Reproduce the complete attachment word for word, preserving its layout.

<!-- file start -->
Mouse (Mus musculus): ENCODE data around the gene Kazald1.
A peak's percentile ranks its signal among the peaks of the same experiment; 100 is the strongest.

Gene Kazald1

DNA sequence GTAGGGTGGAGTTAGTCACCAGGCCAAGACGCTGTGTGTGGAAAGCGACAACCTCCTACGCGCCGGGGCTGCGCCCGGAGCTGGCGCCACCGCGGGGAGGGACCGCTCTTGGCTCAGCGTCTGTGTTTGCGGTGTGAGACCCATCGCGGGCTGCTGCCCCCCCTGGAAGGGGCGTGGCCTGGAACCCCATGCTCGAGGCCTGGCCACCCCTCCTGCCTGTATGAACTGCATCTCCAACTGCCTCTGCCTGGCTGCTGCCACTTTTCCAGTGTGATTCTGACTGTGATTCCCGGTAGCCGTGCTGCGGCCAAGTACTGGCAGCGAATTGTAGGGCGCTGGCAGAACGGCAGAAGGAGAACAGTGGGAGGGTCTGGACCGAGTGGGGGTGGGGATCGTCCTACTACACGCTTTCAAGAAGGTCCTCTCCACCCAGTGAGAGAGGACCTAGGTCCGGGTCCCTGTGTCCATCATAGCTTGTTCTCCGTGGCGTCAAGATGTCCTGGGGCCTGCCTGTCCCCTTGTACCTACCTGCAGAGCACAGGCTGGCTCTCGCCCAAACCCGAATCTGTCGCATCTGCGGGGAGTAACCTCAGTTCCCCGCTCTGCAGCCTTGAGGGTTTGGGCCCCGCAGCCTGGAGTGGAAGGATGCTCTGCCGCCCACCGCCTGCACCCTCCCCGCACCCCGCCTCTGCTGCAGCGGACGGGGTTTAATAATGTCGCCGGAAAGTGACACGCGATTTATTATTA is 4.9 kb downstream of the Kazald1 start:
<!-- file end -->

Mouse (Mus musculus): ENCODE data around the gene Kazald1.
A peak's percentile ranks its signal among the peaks of the same experiment; 100 is the strongest.

Gene Kazald1

DNA sequence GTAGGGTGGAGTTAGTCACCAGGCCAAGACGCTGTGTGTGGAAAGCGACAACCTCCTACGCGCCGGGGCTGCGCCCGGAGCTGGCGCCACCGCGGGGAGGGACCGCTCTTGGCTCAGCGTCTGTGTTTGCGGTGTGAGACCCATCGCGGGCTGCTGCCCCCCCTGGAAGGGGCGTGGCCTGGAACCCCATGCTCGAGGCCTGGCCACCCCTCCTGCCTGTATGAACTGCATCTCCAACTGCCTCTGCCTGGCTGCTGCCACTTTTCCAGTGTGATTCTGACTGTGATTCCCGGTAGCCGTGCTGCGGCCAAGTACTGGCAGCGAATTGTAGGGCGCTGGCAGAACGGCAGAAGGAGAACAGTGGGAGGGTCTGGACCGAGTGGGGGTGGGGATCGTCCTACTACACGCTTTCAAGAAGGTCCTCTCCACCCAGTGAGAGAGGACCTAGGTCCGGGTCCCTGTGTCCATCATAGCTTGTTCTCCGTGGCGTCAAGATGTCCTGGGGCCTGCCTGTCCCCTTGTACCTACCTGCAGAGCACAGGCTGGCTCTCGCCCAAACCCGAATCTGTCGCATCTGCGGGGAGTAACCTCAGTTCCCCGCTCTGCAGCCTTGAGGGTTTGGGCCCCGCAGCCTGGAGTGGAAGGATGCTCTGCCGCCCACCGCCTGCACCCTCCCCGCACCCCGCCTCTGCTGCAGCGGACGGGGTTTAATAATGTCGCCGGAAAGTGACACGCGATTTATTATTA is 4.9 kb downstream of the Kazald1 start: